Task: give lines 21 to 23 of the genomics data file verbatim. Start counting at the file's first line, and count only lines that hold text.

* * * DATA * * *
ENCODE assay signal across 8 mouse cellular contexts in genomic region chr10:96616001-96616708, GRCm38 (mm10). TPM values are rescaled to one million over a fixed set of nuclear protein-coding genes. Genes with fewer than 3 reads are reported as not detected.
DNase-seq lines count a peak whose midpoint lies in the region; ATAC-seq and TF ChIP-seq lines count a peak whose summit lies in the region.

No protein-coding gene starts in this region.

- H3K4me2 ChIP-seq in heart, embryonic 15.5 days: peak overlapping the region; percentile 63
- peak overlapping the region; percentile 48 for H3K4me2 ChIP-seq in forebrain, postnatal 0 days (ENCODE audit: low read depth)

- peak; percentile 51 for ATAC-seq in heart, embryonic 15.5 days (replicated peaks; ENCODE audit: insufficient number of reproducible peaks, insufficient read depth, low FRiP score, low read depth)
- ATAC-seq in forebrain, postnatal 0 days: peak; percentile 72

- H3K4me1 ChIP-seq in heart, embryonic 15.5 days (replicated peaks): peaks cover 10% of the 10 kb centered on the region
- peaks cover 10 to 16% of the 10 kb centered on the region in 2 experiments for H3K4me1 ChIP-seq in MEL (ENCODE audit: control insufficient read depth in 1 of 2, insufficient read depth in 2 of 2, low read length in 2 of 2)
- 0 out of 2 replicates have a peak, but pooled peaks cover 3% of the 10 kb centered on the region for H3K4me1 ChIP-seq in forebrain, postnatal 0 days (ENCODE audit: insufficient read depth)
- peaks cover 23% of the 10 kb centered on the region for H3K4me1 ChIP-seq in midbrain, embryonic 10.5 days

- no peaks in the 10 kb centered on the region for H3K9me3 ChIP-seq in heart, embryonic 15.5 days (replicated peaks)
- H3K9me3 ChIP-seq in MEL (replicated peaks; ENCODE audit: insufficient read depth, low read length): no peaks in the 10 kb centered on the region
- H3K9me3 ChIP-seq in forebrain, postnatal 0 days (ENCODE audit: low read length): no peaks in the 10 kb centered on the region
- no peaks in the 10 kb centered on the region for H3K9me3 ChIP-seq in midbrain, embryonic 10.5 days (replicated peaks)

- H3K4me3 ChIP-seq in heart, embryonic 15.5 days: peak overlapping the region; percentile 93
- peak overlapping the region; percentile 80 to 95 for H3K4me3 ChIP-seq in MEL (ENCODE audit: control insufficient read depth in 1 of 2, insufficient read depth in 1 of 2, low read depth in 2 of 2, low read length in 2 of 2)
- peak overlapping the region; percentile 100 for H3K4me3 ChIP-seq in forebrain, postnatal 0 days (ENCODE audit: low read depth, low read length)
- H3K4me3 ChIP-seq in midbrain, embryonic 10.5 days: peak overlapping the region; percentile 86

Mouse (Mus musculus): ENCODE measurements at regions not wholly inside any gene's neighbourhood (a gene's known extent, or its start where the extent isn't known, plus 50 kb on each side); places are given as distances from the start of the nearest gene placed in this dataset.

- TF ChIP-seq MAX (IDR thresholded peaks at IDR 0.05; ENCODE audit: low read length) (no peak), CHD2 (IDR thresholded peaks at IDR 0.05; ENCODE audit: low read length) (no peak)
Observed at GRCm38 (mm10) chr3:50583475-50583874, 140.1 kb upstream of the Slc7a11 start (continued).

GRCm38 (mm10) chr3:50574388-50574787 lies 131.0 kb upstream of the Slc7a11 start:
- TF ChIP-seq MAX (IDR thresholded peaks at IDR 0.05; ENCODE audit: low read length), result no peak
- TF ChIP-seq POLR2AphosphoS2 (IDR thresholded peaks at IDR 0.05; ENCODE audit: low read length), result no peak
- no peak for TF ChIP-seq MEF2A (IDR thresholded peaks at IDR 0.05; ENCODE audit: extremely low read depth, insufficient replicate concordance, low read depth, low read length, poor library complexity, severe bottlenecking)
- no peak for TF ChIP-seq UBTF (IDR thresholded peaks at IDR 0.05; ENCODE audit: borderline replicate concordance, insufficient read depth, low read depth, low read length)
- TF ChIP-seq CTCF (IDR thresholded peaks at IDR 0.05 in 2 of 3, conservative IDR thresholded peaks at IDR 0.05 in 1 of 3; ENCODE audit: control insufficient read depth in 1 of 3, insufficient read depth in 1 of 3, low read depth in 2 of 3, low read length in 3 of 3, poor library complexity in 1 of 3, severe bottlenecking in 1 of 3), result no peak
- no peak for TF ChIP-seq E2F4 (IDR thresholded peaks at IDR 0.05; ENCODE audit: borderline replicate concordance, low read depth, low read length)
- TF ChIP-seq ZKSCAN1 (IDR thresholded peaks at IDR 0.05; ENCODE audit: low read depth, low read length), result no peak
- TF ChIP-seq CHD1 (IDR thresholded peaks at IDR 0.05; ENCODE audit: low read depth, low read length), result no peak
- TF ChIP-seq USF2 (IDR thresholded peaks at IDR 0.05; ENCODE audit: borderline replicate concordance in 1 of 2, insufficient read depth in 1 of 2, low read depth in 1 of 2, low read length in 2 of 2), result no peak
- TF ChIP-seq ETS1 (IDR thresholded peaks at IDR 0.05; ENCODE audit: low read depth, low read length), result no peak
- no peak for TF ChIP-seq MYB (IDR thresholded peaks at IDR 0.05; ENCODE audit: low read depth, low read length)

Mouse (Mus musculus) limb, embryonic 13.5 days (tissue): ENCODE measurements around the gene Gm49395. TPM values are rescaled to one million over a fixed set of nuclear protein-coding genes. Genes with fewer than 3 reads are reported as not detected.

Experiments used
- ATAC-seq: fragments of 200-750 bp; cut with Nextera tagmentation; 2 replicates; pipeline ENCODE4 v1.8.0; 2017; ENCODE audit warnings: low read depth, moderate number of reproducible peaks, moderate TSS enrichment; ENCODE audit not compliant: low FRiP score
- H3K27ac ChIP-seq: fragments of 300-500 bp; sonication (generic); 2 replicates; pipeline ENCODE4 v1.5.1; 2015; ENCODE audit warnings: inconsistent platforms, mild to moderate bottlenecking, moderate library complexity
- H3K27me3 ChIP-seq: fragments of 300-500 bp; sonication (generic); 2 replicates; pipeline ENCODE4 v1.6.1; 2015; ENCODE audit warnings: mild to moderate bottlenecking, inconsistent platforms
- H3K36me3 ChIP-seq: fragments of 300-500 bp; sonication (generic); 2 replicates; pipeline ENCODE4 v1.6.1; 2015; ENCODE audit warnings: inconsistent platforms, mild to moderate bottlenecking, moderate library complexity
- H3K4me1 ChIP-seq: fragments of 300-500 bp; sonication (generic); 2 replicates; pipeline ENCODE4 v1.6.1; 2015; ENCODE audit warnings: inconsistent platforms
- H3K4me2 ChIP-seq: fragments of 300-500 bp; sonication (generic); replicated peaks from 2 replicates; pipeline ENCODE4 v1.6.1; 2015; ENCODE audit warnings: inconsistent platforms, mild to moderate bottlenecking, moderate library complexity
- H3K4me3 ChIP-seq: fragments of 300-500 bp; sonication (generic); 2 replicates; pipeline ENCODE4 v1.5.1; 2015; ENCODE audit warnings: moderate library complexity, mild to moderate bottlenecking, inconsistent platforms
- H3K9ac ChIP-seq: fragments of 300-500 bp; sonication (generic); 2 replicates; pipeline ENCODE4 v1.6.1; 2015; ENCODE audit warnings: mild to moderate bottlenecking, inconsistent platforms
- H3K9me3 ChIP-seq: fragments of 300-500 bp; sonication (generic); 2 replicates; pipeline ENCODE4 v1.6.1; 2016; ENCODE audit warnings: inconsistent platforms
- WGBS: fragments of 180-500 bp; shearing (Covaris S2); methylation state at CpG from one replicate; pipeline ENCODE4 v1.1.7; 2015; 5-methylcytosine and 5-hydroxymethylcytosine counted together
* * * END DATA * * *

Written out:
- TF ChIP-seq MAX (IDR thresholded peaks at IDR 0.05; ENCODE audit: low read length) (no peak), CHD2 (IDR thresholded peaks at IDR 0.05; ENCODE audit: low read length) (no peak)
Observed at GRCm38 (mm10) chr3:50583475-50583874, 140.1 kb upstream of the Slc7a11 start (continued).

GRCm38 (mm10) chr3:50574388-50574787 lies 131.0 kb upstream of the Slc7a11 start: